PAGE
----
But I’ve come to realize that belonging doesn’t have to signify ownership. I can belong with someone without belonging to them.
Certainly I don’t need a “marriage” for that sense of belonging to be true. However, marriage is suddenly beautiful to me because it’s one of the only ways of getting official recognition for one’s chosen family.
In general, society acts as though those who are biologically related to you somehow hold more weight than those to whom you are emotionally close. People say that “blood is thicker than water.”
That is, people say that when they have the privilege of family.
When your family rejects you or disowns you…or isn’t safe for you, then the concept that blood is thicker becomes almost laughable.
The queer community has learned through experience that the people you choose to surround yourself with can be far more like “family” than the people who contributed their DNA to yours.
Marriage is one way that someone can stand up and say, “I choose to be connected to this person. I choose them as my family.”
I never want to be viewed as the ward, property, or “ball and chain” of my partner, but that is only one story of marriage.
I do want the world to know that we are a family. I’m proud of being family with him.
That is the story of marriage that I choose.
There are times when I feel like I’ve stepped into an alternate universe, a world where Donald Trump is celebrated for his lack of empathy and overt arrogance while women are slut-shamed on social media and called “narcissistic” for taking a selfie.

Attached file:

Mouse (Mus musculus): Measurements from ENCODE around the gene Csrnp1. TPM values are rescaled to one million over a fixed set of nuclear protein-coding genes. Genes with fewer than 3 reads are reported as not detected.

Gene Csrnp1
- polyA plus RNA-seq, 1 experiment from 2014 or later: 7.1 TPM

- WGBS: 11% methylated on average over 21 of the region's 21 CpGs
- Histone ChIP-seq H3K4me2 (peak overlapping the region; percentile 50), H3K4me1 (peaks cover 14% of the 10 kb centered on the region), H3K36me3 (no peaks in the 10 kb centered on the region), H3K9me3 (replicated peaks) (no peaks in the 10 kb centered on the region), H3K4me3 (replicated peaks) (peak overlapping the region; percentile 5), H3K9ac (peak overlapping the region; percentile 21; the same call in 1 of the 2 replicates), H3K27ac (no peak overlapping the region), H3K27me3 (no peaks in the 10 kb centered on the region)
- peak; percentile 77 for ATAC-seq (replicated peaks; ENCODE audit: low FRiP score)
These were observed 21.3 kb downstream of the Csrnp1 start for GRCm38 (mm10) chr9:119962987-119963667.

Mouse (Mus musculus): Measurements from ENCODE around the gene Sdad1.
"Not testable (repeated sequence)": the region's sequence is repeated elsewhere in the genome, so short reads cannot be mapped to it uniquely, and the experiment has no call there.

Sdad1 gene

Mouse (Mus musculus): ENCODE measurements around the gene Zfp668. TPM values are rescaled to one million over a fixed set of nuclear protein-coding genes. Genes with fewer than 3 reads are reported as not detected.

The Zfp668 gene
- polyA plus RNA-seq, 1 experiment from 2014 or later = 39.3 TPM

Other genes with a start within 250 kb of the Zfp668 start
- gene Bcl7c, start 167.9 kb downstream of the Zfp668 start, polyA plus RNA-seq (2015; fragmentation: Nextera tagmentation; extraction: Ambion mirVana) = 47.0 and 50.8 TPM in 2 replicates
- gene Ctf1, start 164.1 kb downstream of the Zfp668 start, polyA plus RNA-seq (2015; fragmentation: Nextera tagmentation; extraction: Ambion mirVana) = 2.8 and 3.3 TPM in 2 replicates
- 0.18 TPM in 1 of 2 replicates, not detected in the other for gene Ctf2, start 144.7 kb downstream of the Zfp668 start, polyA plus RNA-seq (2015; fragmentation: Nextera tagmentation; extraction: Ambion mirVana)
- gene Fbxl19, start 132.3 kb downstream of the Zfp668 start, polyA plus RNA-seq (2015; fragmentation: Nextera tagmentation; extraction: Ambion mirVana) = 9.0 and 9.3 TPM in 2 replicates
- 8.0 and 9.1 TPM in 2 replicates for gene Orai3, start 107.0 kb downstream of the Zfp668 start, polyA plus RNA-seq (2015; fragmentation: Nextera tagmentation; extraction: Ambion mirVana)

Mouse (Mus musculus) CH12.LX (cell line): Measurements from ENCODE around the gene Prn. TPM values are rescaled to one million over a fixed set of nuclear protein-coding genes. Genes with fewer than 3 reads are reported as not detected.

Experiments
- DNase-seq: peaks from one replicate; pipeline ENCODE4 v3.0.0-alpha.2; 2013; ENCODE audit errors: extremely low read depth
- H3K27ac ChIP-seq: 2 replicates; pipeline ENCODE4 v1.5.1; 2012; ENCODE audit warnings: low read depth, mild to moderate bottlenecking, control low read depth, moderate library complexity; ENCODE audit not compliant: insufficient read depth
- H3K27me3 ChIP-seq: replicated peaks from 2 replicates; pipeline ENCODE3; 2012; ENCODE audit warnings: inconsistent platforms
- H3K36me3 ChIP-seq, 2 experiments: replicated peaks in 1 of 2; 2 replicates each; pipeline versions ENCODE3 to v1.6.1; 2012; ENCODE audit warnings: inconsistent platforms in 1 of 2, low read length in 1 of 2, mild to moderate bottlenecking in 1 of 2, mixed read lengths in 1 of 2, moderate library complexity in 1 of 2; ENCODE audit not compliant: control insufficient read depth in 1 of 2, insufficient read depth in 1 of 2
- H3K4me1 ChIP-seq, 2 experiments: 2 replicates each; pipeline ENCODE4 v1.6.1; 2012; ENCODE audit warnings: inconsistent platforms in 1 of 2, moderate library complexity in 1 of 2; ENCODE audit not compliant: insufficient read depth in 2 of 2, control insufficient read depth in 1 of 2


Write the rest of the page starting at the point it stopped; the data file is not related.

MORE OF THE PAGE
But then I remember that it’s just another day in patriarchy.
In patriarchy, no one is really all that concerned about a cis, white, straight male strutting around, stroking his ego, and ruthlessly attempting to crush anyone who makes him feel like less than the absolute most superior being in the universe.
Trump could be a stand-in for Narcissus himself, but cis, white, straight men are used to being able to indulge in self-grandiosity at other’s expense. No one finds it shocking when they do so because patriarchy has established that as a man’s prerogative.
However, women daring to self-validate—that indeed is a threat to society.
If women began to learn that they could appreciate themselves outside of the male gaze, they might decide that they don’t need to cater to the male gaze.
If women discovered that they could recognize and declare their own value—that their value came from within rather than from without—they might discover that respect and humanity is something they deserve simply because they are, not because it is “generously” bestowed upon them from the menfolk.